I do best when I am really into what I am doing (skills, maintenance, etc).
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Old 03-03-2014, 01:50 PM   #205
atarijedi
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Just because you decide to stop adventuring by bike, doesn't mean you need to stop adventuring. Get a 4x4, and then you can take a bunch of people with you!
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Old 03-03-2014, 02:47 PM   #206
junglemototours
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Guy comes out of his house and says DAMN 7 KIDS!...
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Old 03-03-2014, 03:26 PM   #207
JettPilot
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Originally Posted by cogitate View Post
Timely reading of this thread for me. I have been riding street since 1990, a few year hiatus in there. I had an accident in 2008 and shattered my arm. I work with my hands ( chiropractor) and did all i could to get back as quickly as possible: my now ex did not work nor show any incentive to (wonder why I am single?). I basically had to take care of myself as well as my family. It sucked and was very painful.

I didn't want to end my riding because someone elses mistake (other driver) so I restored a bike and started to ride again. I told myself i would quit when I decided, not because of anyone else.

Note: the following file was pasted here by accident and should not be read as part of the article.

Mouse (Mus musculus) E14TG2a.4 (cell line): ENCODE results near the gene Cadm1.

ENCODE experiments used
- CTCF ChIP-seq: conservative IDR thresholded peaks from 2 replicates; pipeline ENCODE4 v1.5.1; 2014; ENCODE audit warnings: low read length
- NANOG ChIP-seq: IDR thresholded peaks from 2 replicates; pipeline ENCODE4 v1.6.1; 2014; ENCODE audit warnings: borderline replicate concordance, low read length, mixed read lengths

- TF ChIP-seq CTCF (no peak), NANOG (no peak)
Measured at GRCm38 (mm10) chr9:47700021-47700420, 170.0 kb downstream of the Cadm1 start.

).
I do not understand " do not want to quit because of anyone else "... That is exactly the reason you should be quitting. I don't ride in the city of Miami, because of all the other really bad drivers out there. There are a lot of dead motorcyclists because of " Someone Else ". This above all else is a very good reason to quit.

Personally, I try to stay in the dirt, rural roads, and lesson my risk. I love riding, but I know how dangerous it can be... So I do my best to reduce the risk to an acceptable level. I want to ride until I am 80, and the way I plan on doing it is by not crashing, and not letting anyone else take me out. My plan may or may not work out, but I do my best to lower the risk of an injury that stops my working, and riding days altogether. Regardless of what a lot of indestructible, short sighted, and intellectually dishonest super riders will tell you: When riding in traffic, there are many time you are depending on other drivers to do the right thing, and there are many times on a motorcycle when all the skill in the world wont save you when someone else in a car screws up.

BTW, what kind of Dog do you have ? We always had little dogs when I was a kid, and they were nice, but it wasn't until I got my German Sheppard that I understood what an incredible companion a dog can be... Most breeds are just annoying, but a calm, well behaved, intelligent dog is more rewarding than I ever imagined.


Mike

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Old 03-03-2014, 05:05 PM   #208
devo2002
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Originally Posted by OVerLoRDI View Post